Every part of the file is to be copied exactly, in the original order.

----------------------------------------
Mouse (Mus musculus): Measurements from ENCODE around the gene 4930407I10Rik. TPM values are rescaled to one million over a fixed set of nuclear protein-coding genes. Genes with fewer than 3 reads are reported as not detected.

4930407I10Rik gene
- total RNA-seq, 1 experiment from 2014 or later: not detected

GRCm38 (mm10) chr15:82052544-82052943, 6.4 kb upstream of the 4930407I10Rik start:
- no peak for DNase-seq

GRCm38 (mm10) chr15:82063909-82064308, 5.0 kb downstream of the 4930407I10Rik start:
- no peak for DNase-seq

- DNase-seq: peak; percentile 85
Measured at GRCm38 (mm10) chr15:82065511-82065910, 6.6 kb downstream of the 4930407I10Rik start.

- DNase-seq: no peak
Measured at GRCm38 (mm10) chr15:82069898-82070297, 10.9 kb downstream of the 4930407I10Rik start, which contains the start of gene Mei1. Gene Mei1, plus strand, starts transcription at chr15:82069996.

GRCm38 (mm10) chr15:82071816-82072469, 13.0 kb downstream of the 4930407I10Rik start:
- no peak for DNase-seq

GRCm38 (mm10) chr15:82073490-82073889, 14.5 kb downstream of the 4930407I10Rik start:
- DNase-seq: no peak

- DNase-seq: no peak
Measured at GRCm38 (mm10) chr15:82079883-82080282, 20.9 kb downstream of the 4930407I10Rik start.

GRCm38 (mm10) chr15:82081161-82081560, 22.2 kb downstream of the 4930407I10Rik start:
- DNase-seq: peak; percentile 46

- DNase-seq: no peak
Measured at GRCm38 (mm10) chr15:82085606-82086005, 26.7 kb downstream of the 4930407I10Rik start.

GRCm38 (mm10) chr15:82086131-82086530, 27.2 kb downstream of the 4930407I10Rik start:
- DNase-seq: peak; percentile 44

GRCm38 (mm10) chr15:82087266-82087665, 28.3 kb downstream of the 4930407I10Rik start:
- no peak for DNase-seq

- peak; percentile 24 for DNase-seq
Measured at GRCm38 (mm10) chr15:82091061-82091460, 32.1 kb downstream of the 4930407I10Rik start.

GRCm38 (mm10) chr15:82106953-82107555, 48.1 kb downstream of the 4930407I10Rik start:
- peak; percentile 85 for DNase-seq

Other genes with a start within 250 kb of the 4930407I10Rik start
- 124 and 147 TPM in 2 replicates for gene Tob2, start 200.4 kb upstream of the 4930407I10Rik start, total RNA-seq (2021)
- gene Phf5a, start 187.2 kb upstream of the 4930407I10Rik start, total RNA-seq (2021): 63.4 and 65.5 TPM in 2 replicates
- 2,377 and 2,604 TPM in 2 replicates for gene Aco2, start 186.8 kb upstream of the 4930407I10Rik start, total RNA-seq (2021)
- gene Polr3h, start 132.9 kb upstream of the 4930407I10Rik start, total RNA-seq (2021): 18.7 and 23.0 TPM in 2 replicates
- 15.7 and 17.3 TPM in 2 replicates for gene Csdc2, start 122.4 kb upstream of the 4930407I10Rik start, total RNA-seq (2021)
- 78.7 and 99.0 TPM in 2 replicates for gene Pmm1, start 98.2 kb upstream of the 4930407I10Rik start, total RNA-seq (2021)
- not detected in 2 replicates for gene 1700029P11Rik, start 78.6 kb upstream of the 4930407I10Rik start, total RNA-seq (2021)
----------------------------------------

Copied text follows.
Mouse (Mus musculus): Measurements from ENCODE around the gene 4930407I10Rik. TPM values are rescaled to one million over a fixed set of nuclear protein-coding genes. Genes with fewer than 3 reads are reported as not detected.

4930407I10Rik gene
- total RNA-seq, 1 experiment from 2014 or later: not detected

GRCm38 (mm10) chr15:82052544-82052943, 6.4 kb upstream of the 4930407I10Rik start:
- no peak for DNase-seq

GRCm38 (mm10) chr15:82063909-82064308, 5.0 kb downstream of the 4930407I10Rik start:
- no peak for DNase-seq

- DNase-seq: peak; percentile 85
Measured at GRCm38 (mm10) chr15:82065511-82065910, 6.6 kb downstream of the 4930407I10Rik start.

- DNase-seq: no peak
Measured at GRCm38 (mm10) chr15:82069898-82070297, 10.9 kb downstream of the 4930407I10Rik start, which contains the start of gene Mei1. Gene Mei1, plus strand, starts transcription at chr15:82069996.

GRCm38 (mm10) chr15:82071816-82072469, 13.0 kb downstream of the 4930407I10Rik start:
- no peak for DNase-seq

GRCm38 (mm10) chr15:82073490-82073889, 14.5 kb downstream of the 4930407I10Rik start:
- DNase-seq: no peak

- DNase-seq: no peak
Measured at GRCm38 (mm10) chr15:82079883-82080282, 20.9 kb downstream of the 4930407I10Rik start.

GRCm38 (mm10) chr15:82081161-82081560, 22.2 kb downstream of the 4930407I10Rik start:
- DNase-seq: peak; percentile 46

- DNase-seq: no peak
Measured at GRCm38 (mm10) chr15:82085606-82086005, 26.7 kb downstream of the 4930407I10Rik start.

GRCm38 (mm10) chr15:82086131-82086530, 27.2 kb downstream of the 4930407I10Rik start:
- DNase-seq: peak; percentile 44

GRCm38 (mm10) chr15:82087266-82087665, 28.3 kb downstream of the 4930407I10Rik start:
- no peak for DNase-seq

- peak; percentile 24 for DNase-seq
Measured at GRCm38 (mm10) chr15:82091061-82091460, 32.1 kb downstream of the 4930407I10Rik start.

GRCm38 (mm10) chr15:82106953-82107555, 48.1 kb downstream of the 4930407I10Rik start:
- peak; percentile 85 for DNase-seq

Other genes with a start within 250 kb of the 4930407I10Rik start
- 124 and 147 TPM in 2 replicates for gene Tob2, start 200.4 kb upstream of the 4930407I10Rik start, total RNA-seq (2021)
- gene Phf5a, start 187.2 kb upstream of the 4930407I10Rik start, total RNA-seq (2021): 63.4 and 65.5 TPM in 2 replicates
- 2,377 and 2,604 TPM in 2 replicates for gene Aco2, start 186.8 kb upstream of the 4930407I10Rik start, total RNA-seq (2021)
- gene Polr3h, start 132.9 kb upstream of the 4930407I10Rik start, total RNA-seq (2021): 18.7 and 23.0 TPM in 2 replicates
- 15.7 and 17.3 TPM in 2 replicates for gene Csdc2, start 122.4 kb upstream of the 4930407I10Rik start, total RNA-seq (2021)
- 78.7 and 99.0 TPM in 2 replicates for gene Pmm1, start 98.2 kb upstream of the 4930407I10Rik start, total RNA-seq (2021)
- not detected in 2 replicates for gene 1700029P11Rik, start 78.6 kb upstream of the 4930407I10Rik start, total RNA-seq (2021)